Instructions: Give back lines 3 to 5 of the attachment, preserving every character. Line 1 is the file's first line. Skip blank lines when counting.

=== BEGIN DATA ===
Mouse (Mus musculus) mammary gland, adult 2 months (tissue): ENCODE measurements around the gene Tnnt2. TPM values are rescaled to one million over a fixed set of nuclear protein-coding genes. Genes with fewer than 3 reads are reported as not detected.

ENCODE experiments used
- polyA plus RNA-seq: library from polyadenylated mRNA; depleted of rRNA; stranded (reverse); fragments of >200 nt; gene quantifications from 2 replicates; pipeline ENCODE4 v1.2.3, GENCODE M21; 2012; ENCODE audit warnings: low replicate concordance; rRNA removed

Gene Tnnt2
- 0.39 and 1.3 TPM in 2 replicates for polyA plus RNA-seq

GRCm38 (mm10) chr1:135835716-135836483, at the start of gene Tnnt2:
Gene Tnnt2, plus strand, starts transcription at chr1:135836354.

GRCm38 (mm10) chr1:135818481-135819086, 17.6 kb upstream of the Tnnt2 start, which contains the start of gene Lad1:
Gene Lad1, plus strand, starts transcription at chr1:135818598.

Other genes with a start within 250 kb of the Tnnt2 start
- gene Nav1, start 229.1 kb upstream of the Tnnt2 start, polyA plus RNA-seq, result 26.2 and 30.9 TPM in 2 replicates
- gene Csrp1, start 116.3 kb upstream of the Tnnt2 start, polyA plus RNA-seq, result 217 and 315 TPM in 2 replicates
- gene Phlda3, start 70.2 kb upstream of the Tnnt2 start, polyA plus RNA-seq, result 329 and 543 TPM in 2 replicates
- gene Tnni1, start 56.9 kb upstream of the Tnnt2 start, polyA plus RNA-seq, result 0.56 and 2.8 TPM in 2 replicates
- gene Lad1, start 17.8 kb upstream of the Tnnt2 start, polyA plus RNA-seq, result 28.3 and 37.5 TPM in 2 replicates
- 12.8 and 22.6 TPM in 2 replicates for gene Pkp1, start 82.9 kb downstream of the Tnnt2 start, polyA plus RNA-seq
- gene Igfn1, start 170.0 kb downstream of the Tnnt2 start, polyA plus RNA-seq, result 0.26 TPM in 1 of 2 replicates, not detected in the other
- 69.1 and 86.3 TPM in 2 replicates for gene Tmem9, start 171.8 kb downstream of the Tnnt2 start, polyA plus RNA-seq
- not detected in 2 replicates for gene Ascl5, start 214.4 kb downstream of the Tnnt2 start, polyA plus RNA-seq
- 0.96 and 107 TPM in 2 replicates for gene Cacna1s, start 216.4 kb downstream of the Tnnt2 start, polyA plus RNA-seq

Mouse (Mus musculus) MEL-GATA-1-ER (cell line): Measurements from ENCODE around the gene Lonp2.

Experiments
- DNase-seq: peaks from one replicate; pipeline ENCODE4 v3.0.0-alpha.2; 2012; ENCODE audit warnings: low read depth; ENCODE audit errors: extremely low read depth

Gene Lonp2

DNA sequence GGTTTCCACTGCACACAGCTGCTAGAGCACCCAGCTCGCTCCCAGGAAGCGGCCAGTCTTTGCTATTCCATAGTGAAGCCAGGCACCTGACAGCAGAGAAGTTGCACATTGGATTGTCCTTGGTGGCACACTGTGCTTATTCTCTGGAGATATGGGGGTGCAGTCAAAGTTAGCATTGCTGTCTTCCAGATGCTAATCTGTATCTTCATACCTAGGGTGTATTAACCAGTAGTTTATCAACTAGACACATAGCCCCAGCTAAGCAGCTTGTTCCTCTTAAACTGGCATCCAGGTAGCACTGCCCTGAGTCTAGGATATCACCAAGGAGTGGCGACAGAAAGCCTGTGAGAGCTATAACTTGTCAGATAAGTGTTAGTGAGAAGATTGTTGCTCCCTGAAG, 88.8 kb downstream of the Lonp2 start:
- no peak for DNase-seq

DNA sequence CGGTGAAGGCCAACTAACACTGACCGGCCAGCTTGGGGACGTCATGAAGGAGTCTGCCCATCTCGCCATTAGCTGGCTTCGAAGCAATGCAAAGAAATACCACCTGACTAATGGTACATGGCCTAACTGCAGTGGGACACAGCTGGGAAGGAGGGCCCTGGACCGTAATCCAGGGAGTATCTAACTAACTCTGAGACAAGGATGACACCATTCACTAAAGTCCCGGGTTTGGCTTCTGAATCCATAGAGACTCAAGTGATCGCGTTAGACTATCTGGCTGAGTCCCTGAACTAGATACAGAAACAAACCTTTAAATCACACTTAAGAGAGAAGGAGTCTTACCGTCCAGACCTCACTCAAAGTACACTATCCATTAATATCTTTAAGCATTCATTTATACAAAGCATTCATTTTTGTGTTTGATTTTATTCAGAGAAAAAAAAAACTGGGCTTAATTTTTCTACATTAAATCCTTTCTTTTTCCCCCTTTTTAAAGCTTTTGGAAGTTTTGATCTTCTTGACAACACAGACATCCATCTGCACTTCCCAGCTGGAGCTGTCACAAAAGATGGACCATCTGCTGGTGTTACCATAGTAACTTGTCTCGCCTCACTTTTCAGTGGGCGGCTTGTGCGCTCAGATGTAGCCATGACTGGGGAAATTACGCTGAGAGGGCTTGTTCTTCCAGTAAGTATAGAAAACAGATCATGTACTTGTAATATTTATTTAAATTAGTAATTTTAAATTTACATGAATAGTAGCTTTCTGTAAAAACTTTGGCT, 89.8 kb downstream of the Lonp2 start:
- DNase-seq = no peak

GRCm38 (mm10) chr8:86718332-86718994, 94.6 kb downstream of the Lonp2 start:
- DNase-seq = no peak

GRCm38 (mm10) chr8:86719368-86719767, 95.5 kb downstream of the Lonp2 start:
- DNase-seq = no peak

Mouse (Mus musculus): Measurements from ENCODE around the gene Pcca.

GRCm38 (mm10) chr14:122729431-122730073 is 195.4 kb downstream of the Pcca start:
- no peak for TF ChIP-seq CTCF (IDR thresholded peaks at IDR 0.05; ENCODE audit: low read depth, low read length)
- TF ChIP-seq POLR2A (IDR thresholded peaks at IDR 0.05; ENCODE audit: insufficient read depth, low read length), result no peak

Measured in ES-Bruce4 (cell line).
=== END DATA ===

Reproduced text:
- polyA plus RNA-seq: library from polyadenylated mRNA; depleted of rRNA; stranded (reverse); fragments of >200 nt; gene quantifications from 2 replicates; pipeline ENCODE4 v1.2.3, GENCODE M21; 2012; ENCODE audit warnings: low replicate concordance; rRNA removed

Gene Tnnt2
- 0.39 and 1.3 TPM in 2 replicates for polyA plus RNA-seq